Exxon money for ICJ legal fees
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Minister of Natural Resources, Raphael Trotman
Minister of Natural Resources, Raphael Trotman

…Trotman sees ‘evil’ intention in releasing letter

MINISTER of Natural Resources, Raphael Trotman, on Friday disclosed that the Government of Guyana has accepted funds from United States oil giant ExxonMobil to assist with protecting the country’s territorial sovereignty.

In fact, the “large sum” received from the oil giant is geared towards the payment of legal and associated fees should the Secretary-General of the United Nations refer the Guyana-Venezuela border controversy to the International Court of Justice (ICJ) for final ruling.

UN Secretary-General, Antonio Guterres, appointed Dag Nylander, his Personal Representative on the border controversy between Guyana and Venezuela, to work with both Guyana and Venezuela with a view to resolving the border controversy. Both countries have steadfastly maintained their positions, while observers have noted that taking the controversy to the ICJ for a final resolution will prove costly for Guyana.

Speaking on the final day of the budget debate, Trotman said, “Mr Speaker, yes, the government received a large sum,” noting that his administration was advised that the former People’s Progressive Party (PPP) administration when faced with a “terrible situation” when a company attempting to explore with its rig had been chased from the country’s waters, had gone the same route. The Guyana Chronicle understands that the former PPP government had entered into a similar agreement after CGX Energy was chased out of local shores by the Surinamese coastguard.

The Natural Resources Minister said too that the APNU+AFC government was advised by the same advisors who were in office prior to the coalition government taking office in May 2015. “And so, Mr Speaker, this government took the advice that had been given to the previous government and we adopted Mr Speaker. And yes, Mr Speaker, we did what we did to preserve the safety and well-being of the people of Guyana and to safeguard the sovereignty,” declared Trotman, who called on the opposition to blame his administration for securing the country’s territorial sovereignty.

“Let us be blamed! Let us be blamed for doing what is right,” said Trotman, much to the approval of his colleagues on the governing side. “Mr Speaker, we don’t have war planes and fighter jets…what we have always had since independence is our legal prowess and our diplomatic abilities and those are our best tools Mr Speaker,” the Natural Resources Minister stated, while noting that it is his administration’s wish for the Region to be a zone of peace. “Mr Speaker, in matters of state, certain things have to be done…the state must be protected. Mr Speaker, I am not ashamed and I am quite relieved …there is no slush fund, jetting off by ministers and spending money. All we are doing is… preserving the good state,” said Trotman, who added that by the end of the month, the entire ExxonMobil contract will be made public.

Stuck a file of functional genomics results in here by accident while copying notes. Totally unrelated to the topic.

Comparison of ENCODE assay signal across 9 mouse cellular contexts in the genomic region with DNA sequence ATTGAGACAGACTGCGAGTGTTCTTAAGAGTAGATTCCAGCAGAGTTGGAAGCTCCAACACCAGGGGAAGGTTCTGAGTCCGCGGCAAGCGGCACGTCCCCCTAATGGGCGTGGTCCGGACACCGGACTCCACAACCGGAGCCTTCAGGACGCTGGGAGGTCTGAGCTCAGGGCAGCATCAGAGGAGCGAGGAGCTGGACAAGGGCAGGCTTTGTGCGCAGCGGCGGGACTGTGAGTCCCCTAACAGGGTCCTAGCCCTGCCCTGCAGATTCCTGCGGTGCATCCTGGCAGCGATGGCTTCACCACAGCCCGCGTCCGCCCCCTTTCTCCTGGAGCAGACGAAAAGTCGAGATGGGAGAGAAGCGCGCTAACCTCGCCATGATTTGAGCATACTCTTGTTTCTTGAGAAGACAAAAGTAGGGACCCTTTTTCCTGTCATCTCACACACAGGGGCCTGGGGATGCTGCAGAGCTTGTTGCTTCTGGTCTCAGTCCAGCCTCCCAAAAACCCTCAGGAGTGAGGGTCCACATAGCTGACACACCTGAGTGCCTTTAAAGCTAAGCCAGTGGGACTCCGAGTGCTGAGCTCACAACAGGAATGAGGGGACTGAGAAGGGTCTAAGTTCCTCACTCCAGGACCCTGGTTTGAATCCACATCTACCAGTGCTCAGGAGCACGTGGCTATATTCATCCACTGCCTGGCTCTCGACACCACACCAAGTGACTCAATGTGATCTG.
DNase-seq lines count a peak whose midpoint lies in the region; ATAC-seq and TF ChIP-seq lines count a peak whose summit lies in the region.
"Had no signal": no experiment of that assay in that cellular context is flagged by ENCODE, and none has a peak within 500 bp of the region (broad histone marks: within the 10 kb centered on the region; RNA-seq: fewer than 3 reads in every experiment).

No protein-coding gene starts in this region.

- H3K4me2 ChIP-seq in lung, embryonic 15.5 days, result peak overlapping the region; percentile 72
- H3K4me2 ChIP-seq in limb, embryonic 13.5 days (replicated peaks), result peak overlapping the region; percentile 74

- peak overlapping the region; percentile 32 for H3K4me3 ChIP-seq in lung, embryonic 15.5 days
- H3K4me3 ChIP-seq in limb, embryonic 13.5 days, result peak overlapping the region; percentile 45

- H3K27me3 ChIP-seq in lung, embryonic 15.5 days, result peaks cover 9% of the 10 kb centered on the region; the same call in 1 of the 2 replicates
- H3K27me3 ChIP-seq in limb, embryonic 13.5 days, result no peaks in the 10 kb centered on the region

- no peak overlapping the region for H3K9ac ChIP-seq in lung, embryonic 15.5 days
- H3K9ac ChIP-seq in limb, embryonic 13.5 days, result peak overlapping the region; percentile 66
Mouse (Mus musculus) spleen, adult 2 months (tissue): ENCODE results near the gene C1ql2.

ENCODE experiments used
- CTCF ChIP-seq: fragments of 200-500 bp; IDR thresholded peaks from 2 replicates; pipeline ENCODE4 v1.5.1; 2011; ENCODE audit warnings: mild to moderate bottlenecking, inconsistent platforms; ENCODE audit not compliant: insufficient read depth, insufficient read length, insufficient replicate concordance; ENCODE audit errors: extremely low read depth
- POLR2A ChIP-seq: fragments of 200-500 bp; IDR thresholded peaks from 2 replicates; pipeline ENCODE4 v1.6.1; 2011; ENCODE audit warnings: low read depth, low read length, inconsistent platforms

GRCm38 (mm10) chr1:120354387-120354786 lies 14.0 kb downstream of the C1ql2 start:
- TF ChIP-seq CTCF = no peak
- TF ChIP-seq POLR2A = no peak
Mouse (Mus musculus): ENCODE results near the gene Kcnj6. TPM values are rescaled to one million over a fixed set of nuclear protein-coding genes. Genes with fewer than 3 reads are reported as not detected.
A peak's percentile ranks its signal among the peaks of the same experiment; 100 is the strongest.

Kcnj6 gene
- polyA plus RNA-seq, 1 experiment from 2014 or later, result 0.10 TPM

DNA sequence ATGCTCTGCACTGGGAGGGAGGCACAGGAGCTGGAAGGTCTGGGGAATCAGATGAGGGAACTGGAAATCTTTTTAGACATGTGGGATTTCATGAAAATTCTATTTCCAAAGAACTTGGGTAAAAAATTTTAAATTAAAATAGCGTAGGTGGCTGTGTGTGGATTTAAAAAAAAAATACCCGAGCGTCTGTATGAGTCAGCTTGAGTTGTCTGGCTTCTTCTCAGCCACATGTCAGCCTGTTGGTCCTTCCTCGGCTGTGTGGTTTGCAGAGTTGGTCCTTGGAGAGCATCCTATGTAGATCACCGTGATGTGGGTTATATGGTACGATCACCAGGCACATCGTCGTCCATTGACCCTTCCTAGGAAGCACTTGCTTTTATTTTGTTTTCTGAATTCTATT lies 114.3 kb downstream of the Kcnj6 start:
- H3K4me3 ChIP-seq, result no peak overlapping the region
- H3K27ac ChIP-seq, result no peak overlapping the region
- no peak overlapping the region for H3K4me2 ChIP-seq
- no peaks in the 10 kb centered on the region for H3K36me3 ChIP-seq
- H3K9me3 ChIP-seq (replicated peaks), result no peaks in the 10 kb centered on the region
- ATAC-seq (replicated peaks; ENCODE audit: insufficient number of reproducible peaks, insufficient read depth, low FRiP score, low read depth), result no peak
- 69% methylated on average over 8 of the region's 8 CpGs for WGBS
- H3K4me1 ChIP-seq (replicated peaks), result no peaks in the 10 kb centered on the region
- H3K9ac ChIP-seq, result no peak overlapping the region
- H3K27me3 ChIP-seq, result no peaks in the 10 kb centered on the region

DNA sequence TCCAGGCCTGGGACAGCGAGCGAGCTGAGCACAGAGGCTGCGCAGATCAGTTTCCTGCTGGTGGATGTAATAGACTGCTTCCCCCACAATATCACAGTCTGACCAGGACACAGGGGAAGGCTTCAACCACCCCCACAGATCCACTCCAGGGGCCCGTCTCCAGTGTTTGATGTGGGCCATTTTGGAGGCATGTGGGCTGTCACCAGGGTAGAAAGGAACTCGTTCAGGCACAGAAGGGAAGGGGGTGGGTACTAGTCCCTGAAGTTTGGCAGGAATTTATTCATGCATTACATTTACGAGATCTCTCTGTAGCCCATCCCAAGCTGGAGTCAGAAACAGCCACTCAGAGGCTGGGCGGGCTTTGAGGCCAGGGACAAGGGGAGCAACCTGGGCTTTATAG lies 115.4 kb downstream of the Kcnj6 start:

Trotman said unlike the former administration, his administration is transparent and accountable. “We are coming and bringing everything to the light,” the minister stated, even as the parliamentary opposition objected to the statement. “Why didn’t you release the contract before…why wait until pressured?” one opposition parliamentarian heckled. Government has been called upon repeatedly by civil society, Transparency International Guyana, the opposition People’s Progressive Party (PPP), as well as the Working People’s Alliance (WPA), one of the parties forming the APNU+AFC coalition government to release Guyana’s agreement with the U.S. oil giant.

In fact, recently, Petroleum Advisor Dr Jan Mangal, told reporters that as an emerging oil-and-gas country, Guyana needs to place significant emphasis on transparency. The expert who has over 18 years’ experience in the sector, noted that Guyana is on the verge of an economic transformation and though success cannot be guaranteed, he believes transparency will aid in success.